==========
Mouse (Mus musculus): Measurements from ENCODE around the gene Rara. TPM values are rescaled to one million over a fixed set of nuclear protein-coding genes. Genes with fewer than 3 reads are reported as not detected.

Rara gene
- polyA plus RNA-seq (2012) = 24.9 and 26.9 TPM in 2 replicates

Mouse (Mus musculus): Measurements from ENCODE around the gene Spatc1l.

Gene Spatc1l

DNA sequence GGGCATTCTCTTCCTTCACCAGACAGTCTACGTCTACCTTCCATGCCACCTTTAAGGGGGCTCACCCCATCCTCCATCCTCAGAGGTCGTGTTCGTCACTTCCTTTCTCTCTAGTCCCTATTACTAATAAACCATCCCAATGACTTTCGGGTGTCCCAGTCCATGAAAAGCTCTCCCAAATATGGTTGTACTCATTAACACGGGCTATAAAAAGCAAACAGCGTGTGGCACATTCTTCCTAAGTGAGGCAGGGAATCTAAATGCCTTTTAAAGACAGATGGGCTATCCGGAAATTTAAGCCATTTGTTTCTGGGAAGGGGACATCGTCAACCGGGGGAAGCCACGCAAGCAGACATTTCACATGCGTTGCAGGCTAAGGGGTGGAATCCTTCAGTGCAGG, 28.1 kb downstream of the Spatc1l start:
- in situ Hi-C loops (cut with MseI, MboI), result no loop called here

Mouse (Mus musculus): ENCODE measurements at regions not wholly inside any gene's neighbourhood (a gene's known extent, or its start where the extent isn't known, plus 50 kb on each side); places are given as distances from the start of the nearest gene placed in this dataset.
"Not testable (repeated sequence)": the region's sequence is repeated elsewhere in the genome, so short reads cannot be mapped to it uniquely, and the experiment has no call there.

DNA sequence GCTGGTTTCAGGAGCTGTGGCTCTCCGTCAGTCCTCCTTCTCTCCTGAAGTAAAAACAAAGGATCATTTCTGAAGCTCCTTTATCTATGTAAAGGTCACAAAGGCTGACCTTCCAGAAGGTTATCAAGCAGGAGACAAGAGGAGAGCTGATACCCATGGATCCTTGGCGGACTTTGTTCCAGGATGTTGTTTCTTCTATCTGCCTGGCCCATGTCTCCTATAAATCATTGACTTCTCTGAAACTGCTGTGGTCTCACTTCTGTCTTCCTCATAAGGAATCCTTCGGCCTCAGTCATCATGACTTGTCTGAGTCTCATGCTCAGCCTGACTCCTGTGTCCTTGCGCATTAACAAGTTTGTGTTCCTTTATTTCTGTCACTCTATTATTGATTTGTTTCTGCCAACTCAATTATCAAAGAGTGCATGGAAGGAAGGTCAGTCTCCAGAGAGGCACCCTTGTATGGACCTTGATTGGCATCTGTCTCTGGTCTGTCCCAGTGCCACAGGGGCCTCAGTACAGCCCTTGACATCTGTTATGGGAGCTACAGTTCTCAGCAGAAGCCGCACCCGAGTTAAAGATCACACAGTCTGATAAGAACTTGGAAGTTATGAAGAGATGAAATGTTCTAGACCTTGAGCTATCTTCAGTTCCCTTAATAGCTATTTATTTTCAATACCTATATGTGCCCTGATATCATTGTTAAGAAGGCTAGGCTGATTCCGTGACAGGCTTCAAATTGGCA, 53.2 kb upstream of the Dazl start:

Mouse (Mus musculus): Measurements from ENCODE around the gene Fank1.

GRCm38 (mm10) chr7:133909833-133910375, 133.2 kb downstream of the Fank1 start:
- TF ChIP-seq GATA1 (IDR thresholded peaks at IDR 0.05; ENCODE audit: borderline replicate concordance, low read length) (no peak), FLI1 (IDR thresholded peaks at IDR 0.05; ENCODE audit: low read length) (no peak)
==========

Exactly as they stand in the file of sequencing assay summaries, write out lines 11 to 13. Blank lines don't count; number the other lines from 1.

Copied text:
Mouse (Mus musculus): Measurements from ENCODE around the gene Fank1.

GRCm38 (mm10) chr7:133909833-133910375, 133.2 kb downstream of the Fank1 start:
- TF ChIP-seq GATA1 (IDR thresholded peaks at IDR 0.05; ENCODE audit: borderline replicate concordance, low read length) (no peak), FLI1 (IDR thresholded peaks at IDR 0.05; ENCODE audit: low read length) (no peak)